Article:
Of her early faith, Silva writes: “One of my biggest problems during my childhood was to find out who God was and where He had come from. Even if I had never seen a Bible and had never entered church, I started a journey” (see Marina Silva: Defending Rainforest Communities in Brazil). She’s also known for her deeply held beliefs in nonviolence. “I have a great admiration for people who struggle in the way Gandhi did: at once activist and pacifist, ” she said in a 1995 interview.

Washington Post
‘s environment reporter Julie Eilperin interviewed Marina Silva when she was in town this month. Here’s an excerpt:

What inspired you to do environmental work?

It was a combination of things. First, the sensibility I gained from living with the forest, from being born there and taking my sustenance from it until I was 16 years old. Second was my contact with liberation theology, with people like Chico Mendes, a connection that raised social and political consciousness about the actions of the Amazonian rubber-tappers and Indians who were being driven out of their lands because the old rubber estates were being sold into cattle ranches. These encounters made me become engaged with the struggle in defense of the forest. Later, I discovered that this was about “the environment” and the protection of ecosystems. It was an ethical commitment that these natural resources could not be simply destroyed.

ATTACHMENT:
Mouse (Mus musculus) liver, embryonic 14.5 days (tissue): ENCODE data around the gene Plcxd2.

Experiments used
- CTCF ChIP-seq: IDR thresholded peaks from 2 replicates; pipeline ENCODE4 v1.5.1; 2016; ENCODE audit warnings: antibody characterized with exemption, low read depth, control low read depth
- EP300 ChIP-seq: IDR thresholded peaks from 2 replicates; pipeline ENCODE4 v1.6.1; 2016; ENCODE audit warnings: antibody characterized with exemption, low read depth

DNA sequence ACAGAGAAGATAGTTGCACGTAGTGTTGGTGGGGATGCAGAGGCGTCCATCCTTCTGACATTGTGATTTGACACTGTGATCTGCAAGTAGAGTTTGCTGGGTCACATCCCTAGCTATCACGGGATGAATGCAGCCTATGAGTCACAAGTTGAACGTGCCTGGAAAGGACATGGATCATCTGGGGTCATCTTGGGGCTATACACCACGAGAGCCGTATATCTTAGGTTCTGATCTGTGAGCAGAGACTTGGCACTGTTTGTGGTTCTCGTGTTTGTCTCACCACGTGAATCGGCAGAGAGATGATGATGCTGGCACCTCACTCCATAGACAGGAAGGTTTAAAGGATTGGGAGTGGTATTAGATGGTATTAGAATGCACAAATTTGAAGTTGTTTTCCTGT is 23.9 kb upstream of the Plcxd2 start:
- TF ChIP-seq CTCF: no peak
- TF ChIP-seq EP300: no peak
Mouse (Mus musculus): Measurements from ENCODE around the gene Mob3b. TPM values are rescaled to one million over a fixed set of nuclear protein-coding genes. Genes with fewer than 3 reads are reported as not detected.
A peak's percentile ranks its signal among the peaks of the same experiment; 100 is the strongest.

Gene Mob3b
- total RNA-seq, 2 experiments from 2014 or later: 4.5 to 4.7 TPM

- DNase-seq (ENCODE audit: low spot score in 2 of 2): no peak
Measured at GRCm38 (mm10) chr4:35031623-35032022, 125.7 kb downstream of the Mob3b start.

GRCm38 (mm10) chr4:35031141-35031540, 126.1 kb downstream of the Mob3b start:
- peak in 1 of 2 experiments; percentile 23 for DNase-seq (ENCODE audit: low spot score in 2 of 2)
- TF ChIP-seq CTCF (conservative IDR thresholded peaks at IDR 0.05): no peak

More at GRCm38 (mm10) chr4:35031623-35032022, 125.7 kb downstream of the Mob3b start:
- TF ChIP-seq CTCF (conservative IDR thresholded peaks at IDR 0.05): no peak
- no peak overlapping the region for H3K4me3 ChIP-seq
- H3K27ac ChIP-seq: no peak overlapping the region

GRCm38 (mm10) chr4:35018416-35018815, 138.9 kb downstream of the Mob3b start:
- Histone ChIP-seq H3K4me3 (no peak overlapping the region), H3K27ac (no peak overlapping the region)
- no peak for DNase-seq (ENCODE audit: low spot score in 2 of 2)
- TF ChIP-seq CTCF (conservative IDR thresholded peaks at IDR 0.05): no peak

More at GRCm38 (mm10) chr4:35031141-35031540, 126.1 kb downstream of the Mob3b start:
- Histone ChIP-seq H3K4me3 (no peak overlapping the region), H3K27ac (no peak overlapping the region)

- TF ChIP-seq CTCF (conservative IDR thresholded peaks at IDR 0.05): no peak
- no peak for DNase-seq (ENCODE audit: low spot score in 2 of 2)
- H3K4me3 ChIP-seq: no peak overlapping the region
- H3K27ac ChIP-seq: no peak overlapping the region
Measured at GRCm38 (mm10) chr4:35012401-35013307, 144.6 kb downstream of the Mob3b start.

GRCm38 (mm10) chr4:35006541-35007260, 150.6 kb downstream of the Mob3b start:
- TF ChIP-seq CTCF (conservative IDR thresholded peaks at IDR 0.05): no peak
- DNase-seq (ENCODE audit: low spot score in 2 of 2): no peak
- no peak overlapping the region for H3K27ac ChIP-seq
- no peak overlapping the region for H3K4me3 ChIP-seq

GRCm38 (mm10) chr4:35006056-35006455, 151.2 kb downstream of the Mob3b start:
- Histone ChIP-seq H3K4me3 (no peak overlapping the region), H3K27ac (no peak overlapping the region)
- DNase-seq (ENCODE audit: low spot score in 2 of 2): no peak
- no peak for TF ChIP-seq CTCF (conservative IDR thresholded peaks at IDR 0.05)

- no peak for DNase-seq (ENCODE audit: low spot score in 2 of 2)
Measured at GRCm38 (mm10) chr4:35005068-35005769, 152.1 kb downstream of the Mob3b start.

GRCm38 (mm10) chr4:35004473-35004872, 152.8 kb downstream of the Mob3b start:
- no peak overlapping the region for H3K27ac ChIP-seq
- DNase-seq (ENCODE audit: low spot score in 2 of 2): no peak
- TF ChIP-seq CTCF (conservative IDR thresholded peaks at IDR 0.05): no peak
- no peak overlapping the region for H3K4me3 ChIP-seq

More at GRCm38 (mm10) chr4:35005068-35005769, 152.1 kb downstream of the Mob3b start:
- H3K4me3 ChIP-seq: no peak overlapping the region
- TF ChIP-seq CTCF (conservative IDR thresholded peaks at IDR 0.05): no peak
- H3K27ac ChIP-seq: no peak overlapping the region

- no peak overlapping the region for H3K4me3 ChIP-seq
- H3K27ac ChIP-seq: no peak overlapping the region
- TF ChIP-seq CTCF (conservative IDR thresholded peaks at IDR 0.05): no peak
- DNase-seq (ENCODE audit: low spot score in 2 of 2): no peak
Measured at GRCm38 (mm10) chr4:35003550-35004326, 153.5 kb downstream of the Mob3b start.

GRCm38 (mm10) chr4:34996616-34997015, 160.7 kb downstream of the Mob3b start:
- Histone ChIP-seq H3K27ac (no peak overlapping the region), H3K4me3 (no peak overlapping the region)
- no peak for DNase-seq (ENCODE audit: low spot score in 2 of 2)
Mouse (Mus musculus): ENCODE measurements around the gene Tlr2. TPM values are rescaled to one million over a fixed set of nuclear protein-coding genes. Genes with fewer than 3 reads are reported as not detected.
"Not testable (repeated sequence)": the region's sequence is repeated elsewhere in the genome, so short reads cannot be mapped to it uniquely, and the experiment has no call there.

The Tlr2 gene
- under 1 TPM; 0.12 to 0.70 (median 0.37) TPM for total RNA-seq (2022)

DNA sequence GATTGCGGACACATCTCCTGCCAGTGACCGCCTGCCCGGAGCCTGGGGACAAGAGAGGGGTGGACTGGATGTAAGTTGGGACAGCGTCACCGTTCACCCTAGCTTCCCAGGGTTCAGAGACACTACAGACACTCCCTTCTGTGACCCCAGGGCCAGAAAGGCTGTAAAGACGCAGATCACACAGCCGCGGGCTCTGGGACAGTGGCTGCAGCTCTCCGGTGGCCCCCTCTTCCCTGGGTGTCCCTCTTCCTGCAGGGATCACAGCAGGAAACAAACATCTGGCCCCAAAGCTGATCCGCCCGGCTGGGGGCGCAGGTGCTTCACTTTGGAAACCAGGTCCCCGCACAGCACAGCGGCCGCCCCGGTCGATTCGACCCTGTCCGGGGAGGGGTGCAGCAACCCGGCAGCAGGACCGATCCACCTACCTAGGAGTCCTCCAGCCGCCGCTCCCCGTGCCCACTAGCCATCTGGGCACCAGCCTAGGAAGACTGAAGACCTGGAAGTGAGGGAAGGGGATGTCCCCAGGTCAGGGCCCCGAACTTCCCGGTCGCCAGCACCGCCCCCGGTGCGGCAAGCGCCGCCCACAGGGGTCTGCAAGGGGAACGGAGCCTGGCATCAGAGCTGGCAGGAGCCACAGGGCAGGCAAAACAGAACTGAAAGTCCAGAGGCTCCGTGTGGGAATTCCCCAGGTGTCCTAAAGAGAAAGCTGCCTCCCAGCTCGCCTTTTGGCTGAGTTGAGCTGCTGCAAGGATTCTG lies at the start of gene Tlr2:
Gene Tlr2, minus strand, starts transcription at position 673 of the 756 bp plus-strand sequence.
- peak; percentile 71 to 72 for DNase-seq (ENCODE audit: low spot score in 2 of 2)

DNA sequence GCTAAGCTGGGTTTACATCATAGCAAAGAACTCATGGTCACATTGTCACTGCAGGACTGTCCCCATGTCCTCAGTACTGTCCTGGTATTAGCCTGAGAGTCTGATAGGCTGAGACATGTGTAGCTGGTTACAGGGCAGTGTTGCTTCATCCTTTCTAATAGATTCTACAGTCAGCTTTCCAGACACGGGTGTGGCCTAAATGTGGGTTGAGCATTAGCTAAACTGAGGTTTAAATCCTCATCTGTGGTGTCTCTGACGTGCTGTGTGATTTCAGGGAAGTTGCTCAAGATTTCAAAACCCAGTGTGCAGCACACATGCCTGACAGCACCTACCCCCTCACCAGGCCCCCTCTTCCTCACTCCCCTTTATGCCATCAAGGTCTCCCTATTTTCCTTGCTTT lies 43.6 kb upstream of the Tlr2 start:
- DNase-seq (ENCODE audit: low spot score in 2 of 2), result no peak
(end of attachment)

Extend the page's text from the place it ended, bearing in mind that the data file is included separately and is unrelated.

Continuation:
How does your Amazon upbringing affect the way you see the issues at stake?

Without doubt, the experience of living in one of the most biologically and culturally diverse regions of the world has affected how I see the world. I see two time frames: forest time and city time. Forest time is slower; things have to be more fully processed; information takes a long time to get there, so people didn’t have access to new information. When a new idea arrived, you thought about it, elaborated on it, talked about it for a long time. So this way of thinking, reflecting on and developing ideas, helps me have a sense of the preservation of things, to not make rushed decisions.

Read the whole interview here.

Happy Birthday, Dorothy Day!

DDay film

Very nice article in St. Louis Today celebrating Dorothy Day’s Nov. 8 birthday titled Dorothy Day: Giving Proof that the Gospel Can Be Lived.

Author Sharon Autenrieth works with the Church of the Nazarene’s Good Samaritan Ministries in East St. Louis. She writes, “There are now over 185 Catholic Worker houses of hospitality, including three in St. Louis, and it all started with soup and coffee in Dorothy’s kitchen.”

Here’s an excerpt from Autenreith’s article:

Dorothy Day never abandoned her anarchism or pacifism.  Her politics were a scandal to Christians who felt the church should serve as chaplain to the state and maintain the status quo.  Her religion was incomprehensible to the anarchists, Socialists and Communists with whom she’d spent her youth.  But Dorothy continued to reach out to both sides, seeing herself as a faithful daughter of the church, and yet a radical called to disturb the comfortable – even when the comfortable were in the pews, or the prelate’s office.  And so she often found herself, as she once wrote in her column “On Pilgrimage”, talking “economics to the rich and Jesus to the anarchists.”  It wasn’t an easy path.